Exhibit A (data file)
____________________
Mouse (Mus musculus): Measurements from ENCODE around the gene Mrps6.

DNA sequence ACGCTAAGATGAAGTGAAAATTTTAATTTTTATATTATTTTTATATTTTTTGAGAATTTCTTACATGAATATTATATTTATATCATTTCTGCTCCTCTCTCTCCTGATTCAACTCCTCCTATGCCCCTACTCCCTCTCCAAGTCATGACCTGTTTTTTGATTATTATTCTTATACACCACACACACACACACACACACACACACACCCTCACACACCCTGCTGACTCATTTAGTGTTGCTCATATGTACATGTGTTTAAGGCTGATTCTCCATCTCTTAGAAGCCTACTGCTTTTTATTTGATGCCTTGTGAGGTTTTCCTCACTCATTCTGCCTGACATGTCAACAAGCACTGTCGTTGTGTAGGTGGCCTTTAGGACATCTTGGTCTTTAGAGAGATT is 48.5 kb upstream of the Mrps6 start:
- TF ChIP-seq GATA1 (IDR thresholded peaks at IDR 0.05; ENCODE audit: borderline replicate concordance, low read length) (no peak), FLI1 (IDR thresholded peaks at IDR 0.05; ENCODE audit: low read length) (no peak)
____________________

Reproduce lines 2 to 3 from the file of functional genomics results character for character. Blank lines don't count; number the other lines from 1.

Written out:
DNA sequence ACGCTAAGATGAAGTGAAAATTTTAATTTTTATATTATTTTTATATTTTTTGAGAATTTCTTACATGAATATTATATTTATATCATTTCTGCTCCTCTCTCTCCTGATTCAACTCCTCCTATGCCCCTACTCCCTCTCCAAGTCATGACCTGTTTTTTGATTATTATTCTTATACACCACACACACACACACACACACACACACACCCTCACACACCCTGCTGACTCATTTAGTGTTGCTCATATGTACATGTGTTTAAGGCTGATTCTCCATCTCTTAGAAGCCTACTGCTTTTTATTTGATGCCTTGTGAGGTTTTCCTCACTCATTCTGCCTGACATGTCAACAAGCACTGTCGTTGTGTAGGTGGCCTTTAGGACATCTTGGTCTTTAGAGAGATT is 48.5 kb upstream of the Mrps6 start:
- TF ChIP-seq GATA1 (IDR thresholded peaks at IDR 0.05; ENCODE audit: borderline replicate concordance, low read length) (no peak), FLI1 (IDR thresholded peaks at IDR 0.05; ENCODE audit: low read length) (no peak)